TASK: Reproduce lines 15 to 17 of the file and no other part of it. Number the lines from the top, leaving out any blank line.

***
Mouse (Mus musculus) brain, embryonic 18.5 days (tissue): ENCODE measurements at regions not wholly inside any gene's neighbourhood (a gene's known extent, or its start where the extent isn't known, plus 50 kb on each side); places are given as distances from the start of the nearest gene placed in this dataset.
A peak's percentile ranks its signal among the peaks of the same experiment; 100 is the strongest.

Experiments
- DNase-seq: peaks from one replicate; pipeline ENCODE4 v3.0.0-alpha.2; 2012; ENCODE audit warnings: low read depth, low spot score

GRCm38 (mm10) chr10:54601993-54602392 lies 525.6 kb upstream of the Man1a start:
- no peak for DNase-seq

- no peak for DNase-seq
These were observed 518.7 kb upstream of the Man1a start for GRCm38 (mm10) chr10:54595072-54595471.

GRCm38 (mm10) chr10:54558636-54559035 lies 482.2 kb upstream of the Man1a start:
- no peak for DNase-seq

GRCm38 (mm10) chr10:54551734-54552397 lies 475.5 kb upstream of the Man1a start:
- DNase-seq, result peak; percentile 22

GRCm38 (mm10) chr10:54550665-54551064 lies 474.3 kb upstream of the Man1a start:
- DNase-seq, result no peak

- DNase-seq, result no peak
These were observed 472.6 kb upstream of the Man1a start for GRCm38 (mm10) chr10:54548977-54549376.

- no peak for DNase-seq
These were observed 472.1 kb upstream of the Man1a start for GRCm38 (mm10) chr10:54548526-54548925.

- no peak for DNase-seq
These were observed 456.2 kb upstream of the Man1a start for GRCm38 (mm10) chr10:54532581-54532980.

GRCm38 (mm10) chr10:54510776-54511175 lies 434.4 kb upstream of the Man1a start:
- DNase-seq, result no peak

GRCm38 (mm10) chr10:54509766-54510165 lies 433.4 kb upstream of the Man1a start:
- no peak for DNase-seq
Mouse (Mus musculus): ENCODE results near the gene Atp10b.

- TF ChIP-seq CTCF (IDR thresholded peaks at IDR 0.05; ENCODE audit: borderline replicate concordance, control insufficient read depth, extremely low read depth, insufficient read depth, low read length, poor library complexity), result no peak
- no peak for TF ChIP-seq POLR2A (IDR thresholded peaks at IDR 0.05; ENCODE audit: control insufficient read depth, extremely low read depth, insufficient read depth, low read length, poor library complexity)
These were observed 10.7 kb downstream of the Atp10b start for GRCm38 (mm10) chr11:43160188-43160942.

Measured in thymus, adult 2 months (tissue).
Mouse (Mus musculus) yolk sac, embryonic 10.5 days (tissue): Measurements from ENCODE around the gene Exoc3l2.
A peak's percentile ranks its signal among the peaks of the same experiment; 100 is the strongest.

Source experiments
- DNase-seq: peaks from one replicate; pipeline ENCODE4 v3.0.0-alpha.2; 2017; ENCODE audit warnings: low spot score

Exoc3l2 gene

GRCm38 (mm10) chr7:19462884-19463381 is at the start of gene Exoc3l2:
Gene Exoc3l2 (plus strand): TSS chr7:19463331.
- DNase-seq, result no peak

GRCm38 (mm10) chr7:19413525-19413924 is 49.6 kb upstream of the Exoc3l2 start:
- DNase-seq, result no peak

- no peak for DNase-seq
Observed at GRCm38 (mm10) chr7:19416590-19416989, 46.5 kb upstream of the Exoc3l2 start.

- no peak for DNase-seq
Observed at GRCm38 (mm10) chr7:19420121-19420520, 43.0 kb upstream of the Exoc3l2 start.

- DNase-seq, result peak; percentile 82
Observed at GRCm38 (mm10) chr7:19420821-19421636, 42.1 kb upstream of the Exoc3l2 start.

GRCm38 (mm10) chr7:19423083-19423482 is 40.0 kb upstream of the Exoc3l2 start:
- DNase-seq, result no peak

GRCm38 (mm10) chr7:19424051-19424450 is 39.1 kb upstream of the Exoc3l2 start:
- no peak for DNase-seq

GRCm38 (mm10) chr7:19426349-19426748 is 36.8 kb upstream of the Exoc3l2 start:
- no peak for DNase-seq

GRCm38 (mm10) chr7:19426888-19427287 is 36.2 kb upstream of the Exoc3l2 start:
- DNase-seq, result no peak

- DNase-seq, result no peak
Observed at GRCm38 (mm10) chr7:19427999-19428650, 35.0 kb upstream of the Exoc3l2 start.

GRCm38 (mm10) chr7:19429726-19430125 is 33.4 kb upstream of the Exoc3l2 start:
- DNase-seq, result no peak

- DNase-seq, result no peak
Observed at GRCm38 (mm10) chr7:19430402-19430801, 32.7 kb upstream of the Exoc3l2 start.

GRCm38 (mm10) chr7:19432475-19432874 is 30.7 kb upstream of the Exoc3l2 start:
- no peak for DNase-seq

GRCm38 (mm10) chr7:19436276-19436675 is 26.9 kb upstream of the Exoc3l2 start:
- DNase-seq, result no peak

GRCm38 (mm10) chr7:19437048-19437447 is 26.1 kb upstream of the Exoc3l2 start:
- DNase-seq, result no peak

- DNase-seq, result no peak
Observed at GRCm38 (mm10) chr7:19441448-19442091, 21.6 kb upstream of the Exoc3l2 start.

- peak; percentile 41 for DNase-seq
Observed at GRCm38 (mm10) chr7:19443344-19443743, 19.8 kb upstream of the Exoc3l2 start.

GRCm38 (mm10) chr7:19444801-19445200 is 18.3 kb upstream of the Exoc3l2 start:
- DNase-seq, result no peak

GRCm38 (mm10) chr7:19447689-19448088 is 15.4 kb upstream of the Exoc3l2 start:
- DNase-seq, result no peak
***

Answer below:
- DNase-seq, result no peak
These were observed 472.6 kb upstream of the Man1a start for GRCm38 (mm10) chr10:54548977-54549376.

- no peak for DNase-seq